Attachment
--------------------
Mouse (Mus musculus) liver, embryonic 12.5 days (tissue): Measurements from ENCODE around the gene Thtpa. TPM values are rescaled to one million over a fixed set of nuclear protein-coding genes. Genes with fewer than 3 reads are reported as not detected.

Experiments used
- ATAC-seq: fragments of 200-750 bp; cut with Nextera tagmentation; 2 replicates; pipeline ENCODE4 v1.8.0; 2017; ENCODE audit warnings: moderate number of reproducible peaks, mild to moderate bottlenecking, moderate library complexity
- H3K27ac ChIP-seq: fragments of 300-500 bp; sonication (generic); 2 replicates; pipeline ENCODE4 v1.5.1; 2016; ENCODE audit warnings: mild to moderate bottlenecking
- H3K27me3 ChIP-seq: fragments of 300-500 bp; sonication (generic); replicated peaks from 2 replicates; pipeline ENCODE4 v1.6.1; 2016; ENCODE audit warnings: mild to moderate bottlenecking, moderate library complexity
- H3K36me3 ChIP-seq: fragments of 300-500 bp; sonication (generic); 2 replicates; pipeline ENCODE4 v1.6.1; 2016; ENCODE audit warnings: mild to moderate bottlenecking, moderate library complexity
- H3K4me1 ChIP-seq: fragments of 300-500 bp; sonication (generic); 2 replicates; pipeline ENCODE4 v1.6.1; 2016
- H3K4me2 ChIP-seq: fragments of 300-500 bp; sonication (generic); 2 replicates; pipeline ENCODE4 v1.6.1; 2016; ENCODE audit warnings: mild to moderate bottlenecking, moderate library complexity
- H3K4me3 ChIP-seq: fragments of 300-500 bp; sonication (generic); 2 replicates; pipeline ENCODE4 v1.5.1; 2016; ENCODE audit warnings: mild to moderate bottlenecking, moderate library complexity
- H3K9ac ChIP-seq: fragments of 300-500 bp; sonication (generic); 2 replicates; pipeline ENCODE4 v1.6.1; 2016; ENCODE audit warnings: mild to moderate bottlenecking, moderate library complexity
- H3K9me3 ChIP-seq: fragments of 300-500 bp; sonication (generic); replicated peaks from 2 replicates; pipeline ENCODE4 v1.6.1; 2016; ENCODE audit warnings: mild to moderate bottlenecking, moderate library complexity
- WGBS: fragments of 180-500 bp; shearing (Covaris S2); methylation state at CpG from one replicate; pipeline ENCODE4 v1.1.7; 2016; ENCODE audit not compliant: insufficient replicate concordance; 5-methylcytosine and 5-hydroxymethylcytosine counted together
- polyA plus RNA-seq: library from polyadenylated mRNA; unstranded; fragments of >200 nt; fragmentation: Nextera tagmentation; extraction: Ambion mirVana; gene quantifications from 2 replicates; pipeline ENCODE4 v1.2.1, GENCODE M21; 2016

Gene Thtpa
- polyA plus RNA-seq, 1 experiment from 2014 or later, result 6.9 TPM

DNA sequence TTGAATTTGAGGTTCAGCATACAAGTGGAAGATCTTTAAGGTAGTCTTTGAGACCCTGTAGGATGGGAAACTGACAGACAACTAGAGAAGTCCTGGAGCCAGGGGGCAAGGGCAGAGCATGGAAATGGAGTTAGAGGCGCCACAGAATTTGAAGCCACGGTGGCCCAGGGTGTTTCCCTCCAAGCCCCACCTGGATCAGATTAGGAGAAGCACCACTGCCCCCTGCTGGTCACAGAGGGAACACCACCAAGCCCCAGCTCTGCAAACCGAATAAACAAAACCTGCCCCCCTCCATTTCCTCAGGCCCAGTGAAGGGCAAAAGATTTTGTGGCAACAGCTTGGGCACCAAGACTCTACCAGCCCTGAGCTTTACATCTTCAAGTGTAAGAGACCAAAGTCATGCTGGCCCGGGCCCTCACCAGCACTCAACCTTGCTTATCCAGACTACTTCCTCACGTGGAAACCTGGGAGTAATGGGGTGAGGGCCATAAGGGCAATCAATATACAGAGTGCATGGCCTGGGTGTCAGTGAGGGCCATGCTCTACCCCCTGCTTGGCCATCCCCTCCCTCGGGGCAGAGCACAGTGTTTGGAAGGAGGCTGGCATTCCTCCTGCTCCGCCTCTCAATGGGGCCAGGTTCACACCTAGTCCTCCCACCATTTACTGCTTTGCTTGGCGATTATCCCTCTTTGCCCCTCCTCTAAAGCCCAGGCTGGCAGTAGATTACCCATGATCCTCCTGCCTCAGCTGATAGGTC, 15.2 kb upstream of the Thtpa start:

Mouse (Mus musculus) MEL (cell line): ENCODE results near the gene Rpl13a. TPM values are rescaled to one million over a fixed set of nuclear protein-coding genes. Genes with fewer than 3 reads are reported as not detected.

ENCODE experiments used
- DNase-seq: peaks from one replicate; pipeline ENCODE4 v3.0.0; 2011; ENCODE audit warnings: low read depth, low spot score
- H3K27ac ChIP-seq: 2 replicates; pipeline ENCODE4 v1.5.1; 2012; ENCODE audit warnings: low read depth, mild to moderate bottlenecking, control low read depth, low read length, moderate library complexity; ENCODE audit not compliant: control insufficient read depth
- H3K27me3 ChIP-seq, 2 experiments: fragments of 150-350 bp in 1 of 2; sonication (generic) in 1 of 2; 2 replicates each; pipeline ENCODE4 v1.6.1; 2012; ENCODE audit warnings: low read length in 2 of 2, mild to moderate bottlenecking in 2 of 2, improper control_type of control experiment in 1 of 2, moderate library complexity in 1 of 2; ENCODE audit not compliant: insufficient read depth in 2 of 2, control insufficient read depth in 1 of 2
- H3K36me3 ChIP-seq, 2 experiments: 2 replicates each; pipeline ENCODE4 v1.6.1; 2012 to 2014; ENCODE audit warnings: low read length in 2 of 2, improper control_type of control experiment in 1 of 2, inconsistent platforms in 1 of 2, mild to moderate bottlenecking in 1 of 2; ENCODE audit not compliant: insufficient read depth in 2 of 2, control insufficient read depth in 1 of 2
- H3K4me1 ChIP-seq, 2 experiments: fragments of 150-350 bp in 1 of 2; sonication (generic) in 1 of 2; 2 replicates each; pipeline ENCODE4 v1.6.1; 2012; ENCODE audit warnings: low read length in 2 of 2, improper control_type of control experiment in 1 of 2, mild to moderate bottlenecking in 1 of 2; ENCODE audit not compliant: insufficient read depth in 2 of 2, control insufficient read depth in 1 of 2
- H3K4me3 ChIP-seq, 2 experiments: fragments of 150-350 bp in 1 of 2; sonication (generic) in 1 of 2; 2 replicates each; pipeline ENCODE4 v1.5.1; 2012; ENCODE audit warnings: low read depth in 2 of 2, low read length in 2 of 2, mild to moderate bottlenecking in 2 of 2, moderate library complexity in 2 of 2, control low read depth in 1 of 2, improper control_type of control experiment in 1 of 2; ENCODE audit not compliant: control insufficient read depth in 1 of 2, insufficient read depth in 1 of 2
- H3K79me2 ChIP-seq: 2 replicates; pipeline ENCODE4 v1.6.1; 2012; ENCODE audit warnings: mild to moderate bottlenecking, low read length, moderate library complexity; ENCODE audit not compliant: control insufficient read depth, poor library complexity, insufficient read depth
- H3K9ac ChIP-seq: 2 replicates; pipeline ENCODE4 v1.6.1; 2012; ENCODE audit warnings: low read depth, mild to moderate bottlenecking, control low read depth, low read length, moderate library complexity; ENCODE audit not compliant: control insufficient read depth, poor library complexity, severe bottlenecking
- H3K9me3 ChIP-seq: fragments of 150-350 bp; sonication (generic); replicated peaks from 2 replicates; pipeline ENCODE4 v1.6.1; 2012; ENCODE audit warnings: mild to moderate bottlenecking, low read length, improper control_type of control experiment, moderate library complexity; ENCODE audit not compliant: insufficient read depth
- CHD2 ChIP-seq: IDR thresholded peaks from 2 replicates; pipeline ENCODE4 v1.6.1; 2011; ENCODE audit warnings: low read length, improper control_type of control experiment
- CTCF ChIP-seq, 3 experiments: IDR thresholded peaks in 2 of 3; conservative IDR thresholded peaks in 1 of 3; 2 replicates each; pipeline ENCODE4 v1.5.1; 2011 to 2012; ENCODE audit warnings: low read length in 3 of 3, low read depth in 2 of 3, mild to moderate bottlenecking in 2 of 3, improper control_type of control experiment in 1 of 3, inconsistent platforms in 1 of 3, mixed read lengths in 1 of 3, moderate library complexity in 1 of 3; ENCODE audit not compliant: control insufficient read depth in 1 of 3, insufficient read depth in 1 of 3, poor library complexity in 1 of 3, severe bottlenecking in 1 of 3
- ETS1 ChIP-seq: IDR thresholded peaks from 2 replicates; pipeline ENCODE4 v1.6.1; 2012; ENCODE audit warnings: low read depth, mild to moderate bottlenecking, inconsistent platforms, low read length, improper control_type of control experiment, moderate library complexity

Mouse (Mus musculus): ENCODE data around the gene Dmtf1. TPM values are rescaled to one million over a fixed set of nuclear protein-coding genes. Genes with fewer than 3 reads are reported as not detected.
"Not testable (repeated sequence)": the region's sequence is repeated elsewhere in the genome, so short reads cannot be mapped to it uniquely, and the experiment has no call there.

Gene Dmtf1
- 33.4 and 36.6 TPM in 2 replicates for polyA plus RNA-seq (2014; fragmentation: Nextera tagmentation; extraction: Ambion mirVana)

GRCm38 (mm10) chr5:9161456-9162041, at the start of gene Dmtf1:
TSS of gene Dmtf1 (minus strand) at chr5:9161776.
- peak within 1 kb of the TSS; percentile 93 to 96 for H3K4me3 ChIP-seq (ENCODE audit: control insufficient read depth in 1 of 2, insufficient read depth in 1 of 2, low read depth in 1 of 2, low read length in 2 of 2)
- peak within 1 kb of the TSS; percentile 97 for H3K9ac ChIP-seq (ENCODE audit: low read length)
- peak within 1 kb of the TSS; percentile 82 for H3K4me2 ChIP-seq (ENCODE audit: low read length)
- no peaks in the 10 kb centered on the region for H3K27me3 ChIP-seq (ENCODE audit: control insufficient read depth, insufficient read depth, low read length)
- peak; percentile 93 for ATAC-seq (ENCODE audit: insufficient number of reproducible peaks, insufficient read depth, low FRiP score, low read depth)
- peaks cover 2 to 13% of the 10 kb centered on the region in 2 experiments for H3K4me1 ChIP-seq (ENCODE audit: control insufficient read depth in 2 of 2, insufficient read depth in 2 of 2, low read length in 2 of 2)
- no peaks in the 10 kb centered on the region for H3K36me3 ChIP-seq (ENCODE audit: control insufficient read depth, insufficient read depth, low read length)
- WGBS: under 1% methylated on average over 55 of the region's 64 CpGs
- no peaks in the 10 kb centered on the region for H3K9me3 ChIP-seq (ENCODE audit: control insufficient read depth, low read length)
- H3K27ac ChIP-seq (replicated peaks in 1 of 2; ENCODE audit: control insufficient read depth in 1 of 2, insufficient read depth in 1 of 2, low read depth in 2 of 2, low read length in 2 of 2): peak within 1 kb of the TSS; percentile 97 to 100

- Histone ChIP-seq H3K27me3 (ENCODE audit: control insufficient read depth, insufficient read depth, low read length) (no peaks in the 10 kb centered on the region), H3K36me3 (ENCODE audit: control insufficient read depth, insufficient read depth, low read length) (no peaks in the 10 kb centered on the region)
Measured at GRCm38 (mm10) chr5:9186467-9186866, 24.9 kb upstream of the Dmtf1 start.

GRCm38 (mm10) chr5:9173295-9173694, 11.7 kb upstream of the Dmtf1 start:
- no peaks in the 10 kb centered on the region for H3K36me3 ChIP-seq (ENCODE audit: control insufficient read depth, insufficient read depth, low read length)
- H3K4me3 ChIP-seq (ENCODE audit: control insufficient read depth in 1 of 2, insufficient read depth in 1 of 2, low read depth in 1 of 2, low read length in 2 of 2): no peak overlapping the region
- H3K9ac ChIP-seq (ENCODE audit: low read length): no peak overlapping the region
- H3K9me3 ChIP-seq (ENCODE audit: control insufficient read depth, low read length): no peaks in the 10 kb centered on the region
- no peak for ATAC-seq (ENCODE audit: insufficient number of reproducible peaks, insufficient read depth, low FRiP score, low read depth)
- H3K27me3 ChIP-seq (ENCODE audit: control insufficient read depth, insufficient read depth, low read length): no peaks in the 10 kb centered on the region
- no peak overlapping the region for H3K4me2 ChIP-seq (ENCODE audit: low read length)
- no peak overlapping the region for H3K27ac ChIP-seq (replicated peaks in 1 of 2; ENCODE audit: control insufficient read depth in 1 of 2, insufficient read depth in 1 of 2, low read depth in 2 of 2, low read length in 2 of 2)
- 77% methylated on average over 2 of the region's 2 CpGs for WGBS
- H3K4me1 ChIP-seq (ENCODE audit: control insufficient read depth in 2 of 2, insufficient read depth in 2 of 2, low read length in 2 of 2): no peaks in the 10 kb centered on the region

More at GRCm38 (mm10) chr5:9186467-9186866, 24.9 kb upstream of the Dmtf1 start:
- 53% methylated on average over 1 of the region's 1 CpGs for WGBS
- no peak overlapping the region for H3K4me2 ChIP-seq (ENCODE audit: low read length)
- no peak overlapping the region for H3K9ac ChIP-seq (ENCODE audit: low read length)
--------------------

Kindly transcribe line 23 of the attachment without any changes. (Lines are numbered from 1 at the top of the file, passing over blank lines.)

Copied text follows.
- H3K4me1 ChIP-seq, 2 experiments: fragments of 150-350 bp in 1 of 2; sonication (generic) in 1 of 2; 2 replicates each; pipeline ENCODE4 v1.6.1; 2012; ENCODE audit warnings: low read length in 2 of 2, improper control_type of control experiment in 1 of 2, mild to moderate bottlenecking in 1 of 2; ENCODE audit not compliant: insufficient read depth in 2 of 2, control insufficient read depth in 1 of 2